In this dialogue New Left Project brings together two writers who, motivated by such considerations, have devoted substantial efforts to thinking systematically about alternative models of social order. Both Robin and Erik began this process in a focused way in the 1990s, when the collapse of the USSR heralded a new era of capitalist triumphalism. Robin and his collaborator Michael Albert built on ideas that had emerged within the libertarian socialist tradition in the twentieth century—including from council communists, anarcho-syndicalists and elements of the New Left—to develop a plausible and robustly anti-capitalist economic model known as “participatory economics”. This system dispenses with the defining features of a capitalist economy - markets, private ownership and a hierarchical division of labour - proposing instead a system of participatory planning, worker control and an egalitarian division of labour. His latest book on the subject is Of the People, By the People: The Case for a Participatory Economy (AK Press, 2012), where he sets out a comprehensive, accessible and refined account of the model.

In the 1990s Erik initiated the Real Utopias Project, editing a series of books canvassing and assessing a range of proposals for emancipatory institutional arrangements. This eventually led to the publication of his own work, Envisioning Real Utopias (Verso, 2010). By far the most ambitious book in the series, developed in part through a speaking tour of 18 countries over four years, it outlines a novel conception of socialism, anchored in the concept of “social empowerment”, a variety of general institutional configurations that could facilitate its realisation, and a detailed discussion of strategy for social transformation.

In Alternatives to Capitalism Erik and Robin bring to bear the ideas developed in Of the People, By the People and Envisioning Real Utopias. Its two parts focus on participatory economics and real utopian socialism, respectively, each opening with a lead essay that summarises the key ideas of the approach in question. The distinctive nature of this text is the depth of the dialogue that emerges. Although new arguments and ideas surface in each of the six contributions, key issues are also revisited throughout and subjected to sustained critical evaluation. The result is a work that, even as it covers a range of issues in economics, social theory and history, achieves a rare degree of depth and thoroughness of debate.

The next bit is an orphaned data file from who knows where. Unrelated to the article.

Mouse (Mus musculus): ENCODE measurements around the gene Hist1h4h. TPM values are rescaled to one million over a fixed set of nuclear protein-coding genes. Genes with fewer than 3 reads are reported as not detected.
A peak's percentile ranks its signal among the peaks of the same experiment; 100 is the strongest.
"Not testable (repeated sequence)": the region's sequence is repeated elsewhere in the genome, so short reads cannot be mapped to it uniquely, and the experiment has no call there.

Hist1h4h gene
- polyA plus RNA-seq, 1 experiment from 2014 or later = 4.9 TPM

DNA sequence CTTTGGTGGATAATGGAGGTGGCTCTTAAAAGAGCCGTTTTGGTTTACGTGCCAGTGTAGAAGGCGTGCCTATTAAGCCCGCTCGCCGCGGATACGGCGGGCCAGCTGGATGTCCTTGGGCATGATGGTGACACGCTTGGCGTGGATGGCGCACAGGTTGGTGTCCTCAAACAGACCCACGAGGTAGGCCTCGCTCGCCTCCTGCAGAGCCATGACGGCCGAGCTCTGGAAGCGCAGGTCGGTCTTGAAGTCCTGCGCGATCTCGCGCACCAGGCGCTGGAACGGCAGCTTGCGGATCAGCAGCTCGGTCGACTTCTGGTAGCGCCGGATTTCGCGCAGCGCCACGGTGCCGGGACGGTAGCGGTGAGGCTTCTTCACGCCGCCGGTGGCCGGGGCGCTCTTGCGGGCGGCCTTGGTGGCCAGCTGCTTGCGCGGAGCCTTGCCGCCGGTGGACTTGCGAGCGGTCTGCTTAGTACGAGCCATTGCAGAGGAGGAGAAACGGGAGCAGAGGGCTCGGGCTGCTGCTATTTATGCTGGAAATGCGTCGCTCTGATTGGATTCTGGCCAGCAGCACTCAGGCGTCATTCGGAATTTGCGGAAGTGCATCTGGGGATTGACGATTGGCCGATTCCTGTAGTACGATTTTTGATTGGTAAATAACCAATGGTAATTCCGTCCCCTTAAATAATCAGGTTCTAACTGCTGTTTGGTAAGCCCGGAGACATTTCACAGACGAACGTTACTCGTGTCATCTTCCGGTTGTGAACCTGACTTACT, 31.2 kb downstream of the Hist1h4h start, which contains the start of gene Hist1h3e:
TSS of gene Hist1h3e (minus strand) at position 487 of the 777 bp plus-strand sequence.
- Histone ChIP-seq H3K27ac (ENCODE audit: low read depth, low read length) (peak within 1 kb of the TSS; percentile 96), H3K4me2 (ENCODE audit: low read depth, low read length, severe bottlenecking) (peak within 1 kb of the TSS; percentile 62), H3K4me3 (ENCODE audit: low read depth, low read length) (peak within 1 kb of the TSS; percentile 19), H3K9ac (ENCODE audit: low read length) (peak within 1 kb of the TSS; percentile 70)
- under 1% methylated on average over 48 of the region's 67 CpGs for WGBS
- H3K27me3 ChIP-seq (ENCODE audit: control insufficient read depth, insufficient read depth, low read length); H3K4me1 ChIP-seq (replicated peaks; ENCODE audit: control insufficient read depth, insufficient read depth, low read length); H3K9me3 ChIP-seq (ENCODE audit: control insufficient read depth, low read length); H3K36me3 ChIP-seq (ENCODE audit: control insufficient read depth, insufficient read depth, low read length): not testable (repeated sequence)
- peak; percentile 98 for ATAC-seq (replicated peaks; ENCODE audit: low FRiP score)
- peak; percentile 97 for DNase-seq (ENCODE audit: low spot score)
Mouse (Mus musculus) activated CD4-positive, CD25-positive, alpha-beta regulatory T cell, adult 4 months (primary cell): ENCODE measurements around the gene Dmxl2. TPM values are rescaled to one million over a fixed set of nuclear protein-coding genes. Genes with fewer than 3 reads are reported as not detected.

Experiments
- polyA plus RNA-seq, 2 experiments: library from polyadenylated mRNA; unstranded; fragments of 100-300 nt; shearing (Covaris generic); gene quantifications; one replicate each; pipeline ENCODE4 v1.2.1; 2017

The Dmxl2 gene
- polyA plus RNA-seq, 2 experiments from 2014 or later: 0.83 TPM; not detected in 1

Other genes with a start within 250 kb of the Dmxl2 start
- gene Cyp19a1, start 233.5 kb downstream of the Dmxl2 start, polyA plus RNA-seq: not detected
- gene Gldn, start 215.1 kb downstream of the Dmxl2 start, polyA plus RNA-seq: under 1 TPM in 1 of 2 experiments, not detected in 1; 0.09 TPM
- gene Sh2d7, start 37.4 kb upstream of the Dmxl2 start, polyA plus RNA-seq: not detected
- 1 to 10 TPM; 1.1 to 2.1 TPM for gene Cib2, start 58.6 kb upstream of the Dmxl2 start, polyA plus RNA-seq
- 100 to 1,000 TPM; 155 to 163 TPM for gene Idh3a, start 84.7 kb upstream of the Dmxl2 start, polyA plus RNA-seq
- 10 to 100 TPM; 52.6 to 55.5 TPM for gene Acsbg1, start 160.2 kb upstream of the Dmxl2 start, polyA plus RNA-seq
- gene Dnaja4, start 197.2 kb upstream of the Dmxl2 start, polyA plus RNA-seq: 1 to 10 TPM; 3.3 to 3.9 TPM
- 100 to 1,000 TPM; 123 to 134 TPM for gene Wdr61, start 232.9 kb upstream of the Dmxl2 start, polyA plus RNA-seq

Important points of disagreement emerge. These concern, among other things, the level of detail to which post-capitalist visions should aspire, the future of markets, and whether a revolutionary strategy has a credible role to play in anti-capitalist politics. Readers will have to make their own judgements about the competing arguments on these issues – a task made easier by the constructive spirit with which Erik and Robin pursue their disagreements, with no time wasted on straw-manning or point scoring. This reflects the genuine political desire, shared by the authors and New Left Project, that motivates Alternatives to Capitalism: to strengthen the intellectual resources of anti-capitalist politics. We hope it makes a worthwhile contribution to this most vital of tasks.